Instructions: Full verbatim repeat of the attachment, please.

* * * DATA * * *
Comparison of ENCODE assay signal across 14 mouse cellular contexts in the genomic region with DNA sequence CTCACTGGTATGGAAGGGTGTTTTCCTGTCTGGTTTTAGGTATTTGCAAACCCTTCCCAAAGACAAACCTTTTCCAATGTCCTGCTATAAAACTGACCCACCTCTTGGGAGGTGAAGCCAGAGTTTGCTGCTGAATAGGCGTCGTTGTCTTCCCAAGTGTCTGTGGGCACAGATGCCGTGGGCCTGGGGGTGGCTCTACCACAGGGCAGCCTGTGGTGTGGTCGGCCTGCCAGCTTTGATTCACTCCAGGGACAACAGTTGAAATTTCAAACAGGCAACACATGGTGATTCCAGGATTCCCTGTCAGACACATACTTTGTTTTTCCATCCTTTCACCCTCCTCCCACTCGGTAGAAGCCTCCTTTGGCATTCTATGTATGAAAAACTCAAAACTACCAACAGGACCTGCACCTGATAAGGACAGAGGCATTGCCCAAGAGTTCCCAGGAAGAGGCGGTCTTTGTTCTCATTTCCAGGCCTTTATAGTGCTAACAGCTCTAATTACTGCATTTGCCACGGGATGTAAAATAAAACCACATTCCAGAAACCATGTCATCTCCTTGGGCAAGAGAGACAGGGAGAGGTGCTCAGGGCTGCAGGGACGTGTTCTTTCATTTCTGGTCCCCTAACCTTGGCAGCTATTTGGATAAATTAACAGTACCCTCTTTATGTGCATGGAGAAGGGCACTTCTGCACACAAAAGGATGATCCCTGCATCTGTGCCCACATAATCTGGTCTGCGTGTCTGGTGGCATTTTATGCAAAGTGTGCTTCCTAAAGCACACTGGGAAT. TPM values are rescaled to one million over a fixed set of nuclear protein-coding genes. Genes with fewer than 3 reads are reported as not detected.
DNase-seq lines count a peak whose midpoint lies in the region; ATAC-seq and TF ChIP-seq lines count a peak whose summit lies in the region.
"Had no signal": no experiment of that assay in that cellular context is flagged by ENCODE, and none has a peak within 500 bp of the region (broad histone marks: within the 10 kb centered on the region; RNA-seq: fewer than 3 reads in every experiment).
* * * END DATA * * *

Comparison of ENCODE assay signal across 14 mouse cellular contexts in the genomic region with DNA sequence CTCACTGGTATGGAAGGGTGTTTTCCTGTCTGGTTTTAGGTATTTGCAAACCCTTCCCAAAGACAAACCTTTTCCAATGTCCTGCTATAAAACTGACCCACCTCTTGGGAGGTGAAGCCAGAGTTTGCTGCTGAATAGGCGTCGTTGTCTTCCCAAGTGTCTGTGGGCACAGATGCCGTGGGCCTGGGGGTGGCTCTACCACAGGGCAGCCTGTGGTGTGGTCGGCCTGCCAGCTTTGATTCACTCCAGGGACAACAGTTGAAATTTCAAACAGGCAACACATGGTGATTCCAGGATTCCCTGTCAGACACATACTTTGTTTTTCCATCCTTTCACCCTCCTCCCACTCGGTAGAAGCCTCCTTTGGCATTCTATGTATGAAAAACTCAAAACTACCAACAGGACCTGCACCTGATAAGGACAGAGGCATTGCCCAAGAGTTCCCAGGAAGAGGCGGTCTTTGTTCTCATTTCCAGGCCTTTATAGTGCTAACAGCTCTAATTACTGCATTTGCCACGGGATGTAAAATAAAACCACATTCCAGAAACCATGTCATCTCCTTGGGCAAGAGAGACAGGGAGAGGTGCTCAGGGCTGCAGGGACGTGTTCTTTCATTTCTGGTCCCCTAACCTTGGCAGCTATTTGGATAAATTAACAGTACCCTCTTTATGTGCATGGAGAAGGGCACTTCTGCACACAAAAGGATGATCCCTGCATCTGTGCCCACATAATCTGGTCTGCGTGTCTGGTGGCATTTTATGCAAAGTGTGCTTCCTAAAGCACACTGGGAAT. TPM values are rescaled to one million over a fixed set of nuclear protein-coding genes. Genes with fewer than 3 reads are reported as not detected.
DNase-seq lines count a peak whose midpoint lies in the region; ATAC-seq and TF ChIP-seq lines count a peak whose summit lies in the region.
"Had no signal": no experiment of that assay in that cellular context is flagged by ENCODE, and none has a peak within 500 bp of the region (broad histone marks: within the 10 kb centered on the region; RNA-seq: fewer than 3 reads in every experiment).